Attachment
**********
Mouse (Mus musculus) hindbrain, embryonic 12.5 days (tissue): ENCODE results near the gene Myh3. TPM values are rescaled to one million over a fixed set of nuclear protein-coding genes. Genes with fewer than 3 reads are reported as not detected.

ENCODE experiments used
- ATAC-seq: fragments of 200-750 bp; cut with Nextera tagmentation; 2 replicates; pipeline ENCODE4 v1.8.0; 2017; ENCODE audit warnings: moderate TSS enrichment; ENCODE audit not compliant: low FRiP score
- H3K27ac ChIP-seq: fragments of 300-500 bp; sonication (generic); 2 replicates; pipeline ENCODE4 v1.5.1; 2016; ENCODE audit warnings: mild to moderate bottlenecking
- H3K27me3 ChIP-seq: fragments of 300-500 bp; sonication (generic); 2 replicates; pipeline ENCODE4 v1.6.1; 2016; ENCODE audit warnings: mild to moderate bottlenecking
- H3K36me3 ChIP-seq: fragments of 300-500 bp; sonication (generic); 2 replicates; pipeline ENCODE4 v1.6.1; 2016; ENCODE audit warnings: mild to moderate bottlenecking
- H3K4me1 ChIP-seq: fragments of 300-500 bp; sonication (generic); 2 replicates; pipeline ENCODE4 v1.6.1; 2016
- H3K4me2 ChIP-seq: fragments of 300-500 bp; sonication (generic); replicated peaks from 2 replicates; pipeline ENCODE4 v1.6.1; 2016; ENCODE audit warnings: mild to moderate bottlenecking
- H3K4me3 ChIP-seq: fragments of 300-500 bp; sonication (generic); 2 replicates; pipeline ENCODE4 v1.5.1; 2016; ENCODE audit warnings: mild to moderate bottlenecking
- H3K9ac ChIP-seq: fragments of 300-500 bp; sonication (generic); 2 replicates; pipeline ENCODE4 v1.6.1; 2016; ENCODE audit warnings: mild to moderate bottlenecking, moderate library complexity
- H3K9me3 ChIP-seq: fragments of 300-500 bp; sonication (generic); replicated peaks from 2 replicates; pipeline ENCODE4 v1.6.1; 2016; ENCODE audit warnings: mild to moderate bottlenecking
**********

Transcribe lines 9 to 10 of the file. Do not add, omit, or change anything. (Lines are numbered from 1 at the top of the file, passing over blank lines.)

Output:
- H3K4me3 ChIP-seq: fragments of 300-500 bp; sonication (generic); 2 replicates; pipeline ENCODE4 v1.5.1; 2016; ENCODE audit warnings: mild to moderate bottlenecking
- H3K9ac ChIP-seq: fragments of 300-500 bp; sonication (generic); 2 replicates; pipeline ENCODE4 v1.6.1; 2016; ENCODE audit warnings: mild to moderate bottlenecking, moderate library complexity